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The researcher announces a new project that will strengthen the ecologic reserve: a massive project of grasslands restoration that are being invaded in that area by plants like mesquite. “With more knowledge about grasslands, we are proposing the biggest restoration project in Latin America: 100,000 hectares in the next years.”

Natural grasslands in our territory cover a surface of nearly 6% of the national territory. Ceballos explains that this project would be a collaboration with the federal and state governments. “It is not a complicated task; it is laborious and needs resources, but it comprises the same territory where the wold is, whose population is now in the high parts of the mountain, but it will eventually scatter and go down.”

Indeed, one of the tools that help the country in species conservations is the NOM-059 which assesses which species are in danger and thus its habitat needs some kind of special management or care.

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Doctor Esther Quintero, the coordinator of priority species of the National Commission for Knowledge and Use of Biodiversity (Conabio), says that the list should be updated every three years to have the most recent information about species conservation and to keep actions based in evidence, but the processes have been slower. The works of the recent update started in 2014 and the annex was published recently with 84 species on it. It highlights the presence of eight species of seagrasses, essential populations for the sea and coast ecosystem. “They are very important, they are places where commercial species spend the first part of their lives and they are essential in front of climate change because seagrasses, along with mangroves, hold large amounts of carbon and prevent it from going into the atmosphere and for the planet to keep warming.” It also includes marine species that are very important for the health of corals, such as parrotfish.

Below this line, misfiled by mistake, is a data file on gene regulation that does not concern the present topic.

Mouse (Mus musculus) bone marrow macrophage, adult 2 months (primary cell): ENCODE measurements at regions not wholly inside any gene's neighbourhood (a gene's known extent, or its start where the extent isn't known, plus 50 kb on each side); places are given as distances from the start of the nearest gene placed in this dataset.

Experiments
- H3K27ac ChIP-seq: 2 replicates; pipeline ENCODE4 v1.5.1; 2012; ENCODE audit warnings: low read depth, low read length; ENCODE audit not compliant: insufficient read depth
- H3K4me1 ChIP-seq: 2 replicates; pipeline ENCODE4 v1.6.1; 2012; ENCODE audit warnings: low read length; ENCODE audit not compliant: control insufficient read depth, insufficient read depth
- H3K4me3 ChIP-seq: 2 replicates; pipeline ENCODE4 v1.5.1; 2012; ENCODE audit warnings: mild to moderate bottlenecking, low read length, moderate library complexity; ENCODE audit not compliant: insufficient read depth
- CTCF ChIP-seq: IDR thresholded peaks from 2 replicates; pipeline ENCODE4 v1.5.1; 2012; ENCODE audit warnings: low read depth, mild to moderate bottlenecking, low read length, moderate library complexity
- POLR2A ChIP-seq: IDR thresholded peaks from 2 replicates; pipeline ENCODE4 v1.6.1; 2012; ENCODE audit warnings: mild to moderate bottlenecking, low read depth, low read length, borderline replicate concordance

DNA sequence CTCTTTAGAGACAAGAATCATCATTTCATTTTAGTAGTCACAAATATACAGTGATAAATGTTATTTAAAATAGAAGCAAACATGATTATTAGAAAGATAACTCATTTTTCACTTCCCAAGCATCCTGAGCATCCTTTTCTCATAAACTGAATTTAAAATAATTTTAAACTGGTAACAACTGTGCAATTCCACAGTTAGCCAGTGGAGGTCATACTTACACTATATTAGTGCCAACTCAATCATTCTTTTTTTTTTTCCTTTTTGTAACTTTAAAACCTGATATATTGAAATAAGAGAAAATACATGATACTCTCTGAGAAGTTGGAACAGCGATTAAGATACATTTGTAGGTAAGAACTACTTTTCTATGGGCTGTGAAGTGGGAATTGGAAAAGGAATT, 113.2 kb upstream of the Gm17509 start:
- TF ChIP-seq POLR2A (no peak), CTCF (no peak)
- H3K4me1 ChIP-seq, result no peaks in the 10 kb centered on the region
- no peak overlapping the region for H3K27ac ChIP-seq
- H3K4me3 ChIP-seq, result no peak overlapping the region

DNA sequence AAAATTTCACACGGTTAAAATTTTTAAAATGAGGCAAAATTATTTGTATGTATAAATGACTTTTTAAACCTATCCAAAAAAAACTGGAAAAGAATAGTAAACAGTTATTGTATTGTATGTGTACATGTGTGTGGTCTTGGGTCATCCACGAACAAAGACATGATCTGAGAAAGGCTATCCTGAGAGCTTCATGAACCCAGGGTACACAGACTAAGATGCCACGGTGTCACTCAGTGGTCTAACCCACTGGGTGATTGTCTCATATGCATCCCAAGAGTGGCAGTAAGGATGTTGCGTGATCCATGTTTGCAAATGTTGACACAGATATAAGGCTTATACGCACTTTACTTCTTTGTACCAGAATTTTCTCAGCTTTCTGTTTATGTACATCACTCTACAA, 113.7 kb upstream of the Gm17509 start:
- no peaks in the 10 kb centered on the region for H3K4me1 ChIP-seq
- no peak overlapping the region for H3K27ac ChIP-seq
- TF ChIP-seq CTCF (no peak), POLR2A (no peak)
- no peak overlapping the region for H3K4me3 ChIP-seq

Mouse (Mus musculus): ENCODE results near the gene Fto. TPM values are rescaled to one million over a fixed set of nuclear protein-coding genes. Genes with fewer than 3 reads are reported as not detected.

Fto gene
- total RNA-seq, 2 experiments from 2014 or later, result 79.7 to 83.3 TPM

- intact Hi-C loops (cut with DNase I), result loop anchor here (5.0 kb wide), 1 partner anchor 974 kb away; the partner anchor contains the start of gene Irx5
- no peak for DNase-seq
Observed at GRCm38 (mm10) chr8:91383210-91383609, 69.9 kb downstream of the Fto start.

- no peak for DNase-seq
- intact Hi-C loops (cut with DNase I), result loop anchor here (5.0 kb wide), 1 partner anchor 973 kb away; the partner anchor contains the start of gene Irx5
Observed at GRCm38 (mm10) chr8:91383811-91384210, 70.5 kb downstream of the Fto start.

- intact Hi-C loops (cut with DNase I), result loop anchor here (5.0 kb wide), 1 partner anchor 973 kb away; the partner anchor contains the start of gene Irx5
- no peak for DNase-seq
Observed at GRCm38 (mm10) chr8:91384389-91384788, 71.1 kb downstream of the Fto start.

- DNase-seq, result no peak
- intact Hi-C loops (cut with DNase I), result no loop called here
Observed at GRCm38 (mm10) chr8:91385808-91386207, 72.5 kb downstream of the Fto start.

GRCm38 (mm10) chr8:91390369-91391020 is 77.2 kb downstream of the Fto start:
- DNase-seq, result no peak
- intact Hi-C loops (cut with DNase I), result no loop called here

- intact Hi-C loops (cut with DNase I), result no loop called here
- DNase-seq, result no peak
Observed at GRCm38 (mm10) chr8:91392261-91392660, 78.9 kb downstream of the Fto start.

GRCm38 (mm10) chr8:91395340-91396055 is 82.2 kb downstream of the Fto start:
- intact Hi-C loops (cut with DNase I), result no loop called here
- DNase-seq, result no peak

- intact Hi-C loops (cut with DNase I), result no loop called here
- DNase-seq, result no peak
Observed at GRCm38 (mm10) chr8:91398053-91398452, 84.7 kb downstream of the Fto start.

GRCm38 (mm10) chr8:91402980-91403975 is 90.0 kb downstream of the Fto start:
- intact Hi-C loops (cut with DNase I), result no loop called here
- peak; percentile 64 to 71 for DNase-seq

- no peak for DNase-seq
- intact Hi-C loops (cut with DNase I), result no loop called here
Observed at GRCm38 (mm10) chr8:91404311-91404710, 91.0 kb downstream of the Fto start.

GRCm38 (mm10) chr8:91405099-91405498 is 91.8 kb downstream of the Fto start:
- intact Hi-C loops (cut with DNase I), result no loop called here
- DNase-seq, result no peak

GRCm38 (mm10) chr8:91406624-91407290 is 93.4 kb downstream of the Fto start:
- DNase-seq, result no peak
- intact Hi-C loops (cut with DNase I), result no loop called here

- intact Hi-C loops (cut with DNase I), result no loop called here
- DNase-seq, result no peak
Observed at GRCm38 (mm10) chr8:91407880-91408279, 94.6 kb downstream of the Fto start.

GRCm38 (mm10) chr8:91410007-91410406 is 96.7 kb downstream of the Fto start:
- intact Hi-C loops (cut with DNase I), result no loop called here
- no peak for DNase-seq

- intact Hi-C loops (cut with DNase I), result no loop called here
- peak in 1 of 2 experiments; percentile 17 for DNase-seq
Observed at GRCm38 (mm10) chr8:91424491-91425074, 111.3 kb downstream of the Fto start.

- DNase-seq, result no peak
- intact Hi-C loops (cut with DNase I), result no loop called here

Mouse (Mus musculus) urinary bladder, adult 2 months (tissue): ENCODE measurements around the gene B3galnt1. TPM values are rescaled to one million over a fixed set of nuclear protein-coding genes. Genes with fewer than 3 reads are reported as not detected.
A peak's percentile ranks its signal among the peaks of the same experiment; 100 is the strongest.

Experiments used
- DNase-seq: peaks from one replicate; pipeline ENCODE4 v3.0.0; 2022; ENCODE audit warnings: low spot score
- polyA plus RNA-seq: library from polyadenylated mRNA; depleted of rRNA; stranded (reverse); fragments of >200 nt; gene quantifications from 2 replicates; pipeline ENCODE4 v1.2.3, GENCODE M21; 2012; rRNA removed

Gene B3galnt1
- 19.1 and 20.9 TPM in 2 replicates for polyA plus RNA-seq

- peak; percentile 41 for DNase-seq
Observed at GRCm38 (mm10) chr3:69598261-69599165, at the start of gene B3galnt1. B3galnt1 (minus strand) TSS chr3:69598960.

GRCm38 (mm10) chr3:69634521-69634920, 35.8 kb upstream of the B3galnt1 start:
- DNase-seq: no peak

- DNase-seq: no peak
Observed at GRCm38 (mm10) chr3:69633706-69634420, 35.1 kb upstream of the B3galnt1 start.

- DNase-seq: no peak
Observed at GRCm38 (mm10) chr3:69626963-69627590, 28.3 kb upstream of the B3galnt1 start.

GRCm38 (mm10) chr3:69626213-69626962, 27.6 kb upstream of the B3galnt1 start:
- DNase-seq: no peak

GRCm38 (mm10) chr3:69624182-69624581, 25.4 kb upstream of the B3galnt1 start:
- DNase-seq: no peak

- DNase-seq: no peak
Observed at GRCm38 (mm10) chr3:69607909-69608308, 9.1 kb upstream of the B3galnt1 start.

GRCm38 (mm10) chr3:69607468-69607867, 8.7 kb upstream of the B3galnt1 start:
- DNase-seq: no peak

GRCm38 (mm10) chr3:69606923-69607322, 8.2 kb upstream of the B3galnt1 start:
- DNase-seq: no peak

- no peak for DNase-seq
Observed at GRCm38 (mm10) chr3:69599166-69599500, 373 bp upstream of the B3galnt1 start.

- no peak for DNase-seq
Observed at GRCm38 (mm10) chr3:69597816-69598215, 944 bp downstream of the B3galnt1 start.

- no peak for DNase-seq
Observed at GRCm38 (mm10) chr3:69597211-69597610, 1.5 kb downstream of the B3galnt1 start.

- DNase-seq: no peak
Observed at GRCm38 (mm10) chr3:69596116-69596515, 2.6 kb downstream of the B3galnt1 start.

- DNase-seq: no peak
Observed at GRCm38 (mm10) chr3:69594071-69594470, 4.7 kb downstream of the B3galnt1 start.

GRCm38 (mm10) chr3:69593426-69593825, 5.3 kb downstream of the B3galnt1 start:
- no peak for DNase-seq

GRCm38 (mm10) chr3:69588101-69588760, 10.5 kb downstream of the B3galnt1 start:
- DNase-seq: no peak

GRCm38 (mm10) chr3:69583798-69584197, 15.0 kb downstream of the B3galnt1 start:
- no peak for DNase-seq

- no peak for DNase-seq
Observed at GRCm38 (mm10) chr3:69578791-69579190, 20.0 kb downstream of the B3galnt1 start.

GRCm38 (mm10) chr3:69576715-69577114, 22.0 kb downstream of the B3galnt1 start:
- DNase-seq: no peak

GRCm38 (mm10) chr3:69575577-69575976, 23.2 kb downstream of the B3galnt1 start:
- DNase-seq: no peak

In addition, it included 13 species of Dalbergia, from where the woods known as marimbas are extracted, used for the musical instrument. They are protected in a moment of high demand and illegal traffic to Asia. Also, for the first time, wild cottons entered the list with an important reservoir of genetic material.

Quintero adds that there needs to be more work with local communities for them to be involved in the conservation of the new species on the list. For his part, Ceballos points out that a more structured environmental policy that combines conservation with development is needed. Finally, biologist Sandra Petrone, a conservation officer in WWF-Mexico, points out that conservation faces big challenges not only in Mexico but also in the world due to habitat loss and the exploitation of resources, but 2020 will be crucial, for the current valid framework 2011-2020 will end and strategies must be reassessed keeping in mind that species are not protected for their charisma but because they are the future of humanity.